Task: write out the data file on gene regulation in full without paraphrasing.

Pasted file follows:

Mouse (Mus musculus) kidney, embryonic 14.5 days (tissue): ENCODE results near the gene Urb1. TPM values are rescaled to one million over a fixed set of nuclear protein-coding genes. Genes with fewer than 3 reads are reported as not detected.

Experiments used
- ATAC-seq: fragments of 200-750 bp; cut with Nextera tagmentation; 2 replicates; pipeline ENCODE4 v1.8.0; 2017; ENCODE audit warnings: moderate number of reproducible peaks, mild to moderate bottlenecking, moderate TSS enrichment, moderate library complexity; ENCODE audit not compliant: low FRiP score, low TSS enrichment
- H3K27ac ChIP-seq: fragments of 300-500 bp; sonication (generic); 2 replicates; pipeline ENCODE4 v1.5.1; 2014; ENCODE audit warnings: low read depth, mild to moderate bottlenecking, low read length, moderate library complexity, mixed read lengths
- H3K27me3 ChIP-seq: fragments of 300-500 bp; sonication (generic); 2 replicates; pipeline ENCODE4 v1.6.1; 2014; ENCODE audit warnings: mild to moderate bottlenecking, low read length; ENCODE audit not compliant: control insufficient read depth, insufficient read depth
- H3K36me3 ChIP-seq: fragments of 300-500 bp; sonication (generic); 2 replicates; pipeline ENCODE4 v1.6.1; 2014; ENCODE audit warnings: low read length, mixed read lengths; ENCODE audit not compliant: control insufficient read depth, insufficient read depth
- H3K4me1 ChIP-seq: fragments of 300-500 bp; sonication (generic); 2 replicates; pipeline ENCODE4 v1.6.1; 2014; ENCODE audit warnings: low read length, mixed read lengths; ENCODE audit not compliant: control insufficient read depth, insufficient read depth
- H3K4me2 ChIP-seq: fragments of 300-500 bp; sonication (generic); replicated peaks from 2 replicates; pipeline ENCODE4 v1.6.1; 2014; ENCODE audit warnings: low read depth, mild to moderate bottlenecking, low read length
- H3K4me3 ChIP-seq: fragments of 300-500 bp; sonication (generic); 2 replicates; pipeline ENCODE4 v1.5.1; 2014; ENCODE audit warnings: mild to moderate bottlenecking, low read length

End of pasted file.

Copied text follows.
Mouse (Mus musculus) kidney, embryonic 14.5 days (tissue): ENCODE results near the gene Urb1. TPM values are rescaled to one million over a fixed set of nuclear protein-coding genes. Genes with fewer than 3 reads are reported as not detected.

Experiments used
- ATAC-seq: fragments of 200-750 bp; cut with Nextera tagmentation; 2 replicates; pipeline ENCODE4 v1.8.0; 2017; ENCODE audit warnings: moderate number of reproducible peaks, mild to moderate bottlenecking, moderate TSS enrichment, moderate library complexity; ENCODE audit not compliant: low FRiP score, low TSS enrichment
- H3K27ac ChIP-seq: fragments of 300-500 bp; sonication (generic); 2 replicates; pipeline ENCODE4 v1.5.1; 2014; ENCODE audit warnings: low read depth, mild to moderate bottlenecking, low read length, moderate library complexity, mixed read lengths
- H3K27me3 ChIP-seq: fragments of 300-500 bp; sonication (generic); 2 replicates; pipeline ENCODE4 v1.6.1; 2014; ENCODE audit warnings: mild to moderate bottlenecking, low read length; ENCODE audit not compliant: control insufficient read depth, insufficient read depth
- H3K36me3 ChIP-seq: fragments of 300-500 bp; sonication (generic); 2 replicates; pipeline ENCODE4 v1.6.1; 2014; ENCODE audit warnings: low read length, mixed read lengths; ENCODE audit not compliant: control insufficient read depth, insufficient read depth
- H3K4me1 ChIP-seq: fragments of 300-500 bp; sonication (generic); 2 replicates; pipeline ENCODE4 v1.6.1; 2014; ENCODE audit warnings: low read length, mixed read lengths; ENCODE audit not compliant: control insufficient read depth, insufficient read depth
- H3K4me2 ChIP-seq: fragments of 300-500 bp; sonication (generic); replicated peaks from 2 replicates; pipeline ENCODE4 v1.6.1; 2014; ENCODE audit warnings: low read depth, mild to moderate bottlenecking, low read length
- H3K4me3 ChIP-seq: fragments of 300-500 bp; sonication (generic); 2 replicates; pipeline ENCODE4 v1.5.1; 2014; ENCODE audit warnings: mild to moderate bottlenecking, low read length